Salem Community College and the Penns Grove-Carneys Point Regional School District are partnering to begin preparing middle school students for college success.
The program is made possible by a New Jersey GEAR UP (Gaining Early Awareness and Readiness for Undergraduate Programs) federal grant administered by the Office of the Secretary of Higher Education.
Twenty eight students entering grades 7 to 9 this fall participated in a summer enrichment program on SCC’s campus. The students were awarded certificates of achievement upon completing the month-long program on August 11.
Students participated in activities such as a Revolutionary War encampment with Pennsville resident Tony Melita, visits to Rowan University and Stockton University, and a Career Awareness Day with SCC Director of Nursing and Allied Health Programs Charles McGlade and SCC Director of Workforce Development and Continuing Education Mary Ellen Hassler. SCC extends its appreciation to Rowan, Stockton and the YMCA of Salem County (free weekly swim time) for supporting the GEAR UP program.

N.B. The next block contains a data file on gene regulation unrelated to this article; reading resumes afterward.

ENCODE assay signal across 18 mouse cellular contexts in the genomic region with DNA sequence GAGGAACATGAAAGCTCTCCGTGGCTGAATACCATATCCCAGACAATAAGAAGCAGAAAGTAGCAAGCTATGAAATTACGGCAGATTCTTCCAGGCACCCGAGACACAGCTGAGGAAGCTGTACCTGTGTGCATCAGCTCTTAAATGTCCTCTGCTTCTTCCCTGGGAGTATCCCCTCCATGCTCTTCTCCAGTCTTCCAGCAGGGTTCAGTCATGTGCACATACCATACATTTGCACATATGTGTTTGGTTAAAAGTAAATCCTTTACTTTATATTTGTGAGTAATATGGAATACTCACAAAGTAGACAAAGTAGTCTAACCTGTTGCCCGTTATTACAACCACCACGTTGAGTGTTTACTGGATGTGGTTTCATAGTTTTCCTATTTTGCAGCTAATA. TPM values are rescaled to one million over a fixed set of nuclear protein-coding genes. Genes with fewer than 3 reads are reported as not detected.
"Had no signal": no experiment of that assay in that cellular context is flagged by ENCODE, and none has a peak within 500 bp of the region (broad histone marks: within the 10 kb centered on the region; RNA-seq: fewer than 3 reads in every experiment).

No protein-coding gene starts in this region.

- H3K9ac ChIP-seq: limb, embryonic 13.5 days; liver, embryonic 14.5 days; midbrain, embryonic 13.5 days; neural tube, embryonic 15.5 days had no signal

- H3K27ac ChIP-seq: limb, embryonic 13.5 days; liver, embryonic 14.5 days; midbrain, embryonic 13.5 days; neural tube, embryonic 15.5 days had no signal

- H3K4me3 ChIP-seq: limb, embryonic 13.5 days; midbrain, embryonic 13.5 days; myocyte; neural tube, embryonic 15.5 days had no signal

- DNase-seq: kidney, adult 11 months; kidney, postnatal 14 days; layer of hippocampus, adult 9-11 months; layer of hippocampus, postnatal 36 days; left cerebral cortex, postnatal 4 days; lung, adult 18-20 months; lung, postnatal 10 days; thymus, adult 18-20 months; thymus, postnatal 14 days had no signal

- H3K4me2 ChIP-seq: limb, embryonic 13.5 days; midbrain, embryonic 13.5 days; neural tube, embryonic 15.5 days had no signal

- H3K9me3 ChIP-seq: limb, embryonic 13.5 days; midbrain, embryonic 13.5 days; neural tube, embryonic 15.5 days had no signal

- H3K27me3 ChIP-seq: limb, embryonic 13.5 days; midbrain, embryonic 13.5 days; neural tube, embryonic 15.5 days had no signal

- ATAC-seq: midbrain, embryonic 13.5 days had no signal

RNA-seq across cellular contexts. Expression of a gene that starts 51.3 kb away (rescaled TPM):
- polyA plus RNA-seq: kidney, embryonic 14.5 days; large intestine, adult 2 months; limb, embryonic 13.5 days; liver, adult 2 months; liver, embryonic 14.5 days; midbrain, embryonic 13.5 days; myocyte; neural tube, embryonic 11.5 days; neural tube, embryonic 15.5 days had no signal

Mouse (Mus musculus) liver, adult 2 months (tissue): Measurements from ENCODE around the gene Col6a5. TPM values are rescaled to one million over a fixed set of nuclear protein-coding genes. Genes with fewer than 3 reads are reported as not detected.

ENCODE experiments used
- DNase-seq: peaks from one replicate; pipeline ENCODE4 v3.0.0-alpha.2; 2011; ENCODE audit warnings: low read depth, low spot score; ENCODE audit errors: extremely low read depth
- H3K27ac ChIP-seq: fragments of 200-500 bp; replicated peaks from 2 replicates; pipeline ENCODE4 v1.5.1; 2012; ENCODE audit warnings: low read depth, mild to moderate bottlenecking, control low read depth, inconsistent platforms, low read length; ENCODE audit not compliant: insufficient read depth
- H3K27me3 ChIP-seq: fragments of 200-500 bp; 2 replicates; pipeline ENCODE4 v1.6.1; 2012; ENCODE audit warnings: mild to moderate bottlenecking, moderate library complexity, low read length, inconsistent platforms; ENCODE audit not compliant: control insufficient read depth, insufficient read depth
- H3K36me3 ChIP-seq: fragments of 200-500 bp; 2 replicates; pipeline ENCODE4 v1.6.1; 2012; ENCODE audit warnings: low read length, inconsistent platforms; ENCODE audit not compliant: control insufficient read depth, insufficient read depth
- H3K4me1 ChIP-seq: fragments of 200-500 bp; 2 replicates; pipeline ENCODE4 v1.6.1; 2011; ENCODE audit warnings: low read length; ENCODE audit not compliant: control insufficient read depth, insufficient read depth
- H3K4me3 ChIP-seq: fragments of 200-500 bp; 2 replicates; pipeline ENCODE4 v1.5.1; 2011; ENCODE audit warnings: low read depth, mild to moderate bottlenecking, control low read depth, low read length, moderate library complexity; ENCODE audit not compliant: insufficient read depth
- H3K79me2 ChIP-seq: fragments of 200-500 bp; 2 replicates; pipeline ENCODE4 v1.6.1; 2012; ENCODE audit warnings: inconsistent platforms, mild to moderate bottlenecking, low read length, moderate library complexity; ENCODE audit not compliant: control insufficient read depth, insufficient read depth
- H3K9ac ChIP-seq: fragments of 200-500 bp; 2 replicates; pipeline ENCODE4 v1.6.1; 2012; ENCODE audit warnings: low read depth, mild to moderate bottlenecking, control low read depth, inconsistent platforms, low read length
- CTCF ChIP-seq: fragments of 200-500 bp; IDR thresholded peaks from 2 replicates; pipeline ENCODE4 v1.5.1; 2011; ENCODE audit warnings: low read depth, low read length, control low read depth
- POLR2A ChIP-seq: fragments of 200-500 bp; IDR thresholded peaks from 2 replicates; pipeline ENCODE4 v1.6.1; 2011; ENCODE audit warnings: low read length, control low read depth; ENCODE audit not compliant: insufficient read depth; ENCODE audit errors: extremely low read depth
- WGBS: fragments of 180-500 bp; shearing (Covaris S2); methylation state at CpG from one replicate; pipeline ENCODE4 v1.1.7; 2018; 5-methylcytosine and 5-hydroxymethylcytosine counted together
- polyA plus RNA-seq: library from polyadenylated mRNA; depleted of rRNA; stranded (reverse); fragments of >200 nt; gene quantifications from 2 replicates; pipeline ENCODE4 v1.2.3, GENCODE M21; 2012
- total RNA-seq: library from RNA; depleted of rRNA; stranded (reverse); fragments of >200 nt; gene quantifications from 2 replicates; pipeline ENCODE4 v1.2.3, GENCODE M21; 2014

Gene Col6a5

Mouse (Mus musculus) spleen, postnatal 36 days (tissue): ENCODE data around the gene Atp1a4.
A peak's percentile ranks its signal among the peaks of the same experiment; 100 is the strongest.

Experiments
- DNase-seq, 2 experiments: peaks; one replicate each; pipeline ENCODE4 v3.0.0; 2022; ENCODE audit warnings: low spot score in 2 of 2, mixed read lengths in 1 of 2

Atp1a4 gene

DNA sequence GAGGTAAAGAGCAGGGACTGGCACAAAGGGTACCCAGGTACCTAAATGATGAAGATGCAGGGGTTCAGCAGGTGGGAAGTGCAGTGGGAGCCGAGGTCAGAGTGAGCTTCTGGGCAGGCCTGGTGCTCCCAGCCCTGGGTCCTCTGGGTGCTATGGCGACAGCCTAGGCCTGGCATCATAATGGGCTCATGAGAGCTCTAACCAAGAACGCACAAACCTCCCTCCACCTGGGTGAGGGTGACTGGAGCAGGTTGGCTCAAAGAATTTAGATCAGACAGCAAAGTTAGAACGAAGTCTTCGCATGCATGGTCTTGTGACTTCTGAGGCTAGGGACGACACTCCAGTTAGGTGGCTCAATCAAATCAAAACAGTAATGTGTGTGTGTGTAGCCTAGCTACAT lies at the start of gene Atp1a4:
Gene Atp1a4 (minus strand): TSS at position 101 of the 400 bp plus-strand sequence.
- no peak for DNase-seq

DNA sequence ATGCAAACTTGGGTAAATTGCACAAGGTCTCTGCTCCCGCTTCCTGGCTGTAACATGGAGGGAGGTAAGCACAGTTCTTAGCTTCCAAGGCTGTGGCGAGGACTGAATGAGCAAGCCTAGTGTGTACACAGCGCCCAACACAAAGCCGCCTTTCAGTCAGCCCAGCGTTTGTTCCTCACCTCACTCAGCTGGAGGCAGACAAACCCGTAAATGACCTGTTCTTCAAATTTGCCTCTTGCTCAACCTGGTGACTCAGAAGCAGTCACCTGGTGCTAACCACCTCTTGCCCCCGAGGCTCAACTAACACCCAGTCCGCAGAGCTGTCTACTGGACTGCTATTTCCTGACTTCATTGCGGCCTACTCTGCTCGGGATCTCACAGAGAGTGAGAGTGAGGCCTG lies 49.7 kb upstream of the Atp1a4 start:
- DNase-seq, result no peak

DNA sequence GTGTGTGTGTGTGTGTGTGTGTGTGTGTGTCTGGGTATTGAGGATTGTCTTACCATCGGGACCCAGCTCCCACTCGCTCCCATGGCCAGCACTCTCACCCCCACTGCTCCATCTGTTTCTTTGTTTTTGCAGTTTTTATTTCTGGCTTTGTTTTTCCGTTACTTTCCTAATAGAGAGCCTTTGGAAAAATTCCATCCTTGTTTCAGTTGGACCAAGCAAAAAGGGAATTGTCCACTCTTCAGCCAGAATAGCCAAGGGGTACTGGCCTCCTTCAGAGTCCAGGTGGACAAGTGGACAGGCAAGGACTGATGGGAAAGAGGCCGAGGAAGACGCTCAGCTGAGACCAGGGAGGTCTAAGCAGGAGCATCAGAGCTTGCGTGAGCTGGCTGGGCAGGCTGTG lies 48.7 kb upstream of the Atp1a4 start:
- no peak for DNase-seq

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Grant Allows Salem Students To Receive Free College Credits
Ranch Hope Students Learn First-Hand About Careers In Glass
Beginning this fall, the New Jersey GEAR UP program will include after-school and Saturday tutoring, mentoring, financial aid/Educational Opportunity Fund information and more college visits.
The total federal/state funding for the Penns Grove-Carneys Point Regional District project is $100,000 with a 35 percent in-kind match (Division H, Title V, Section 505 of Public Law 113-76, Consolidated Appropriations Act, 2014).
Forman S. Acton Educational Foundation grant to Salem Community College helps Salem students get a head start on higher education.
Dramatically more Salem High School students have now received free college credit thanks to a new grant partnership between the Forman S. Acton Educational Foundation and Salem Community College.
SHS students have long been able to get dual credit for completing high school advanced placement courses, meaning they would get credit toward both their high school diploma and college degree. However, few students have taken advantage in the past.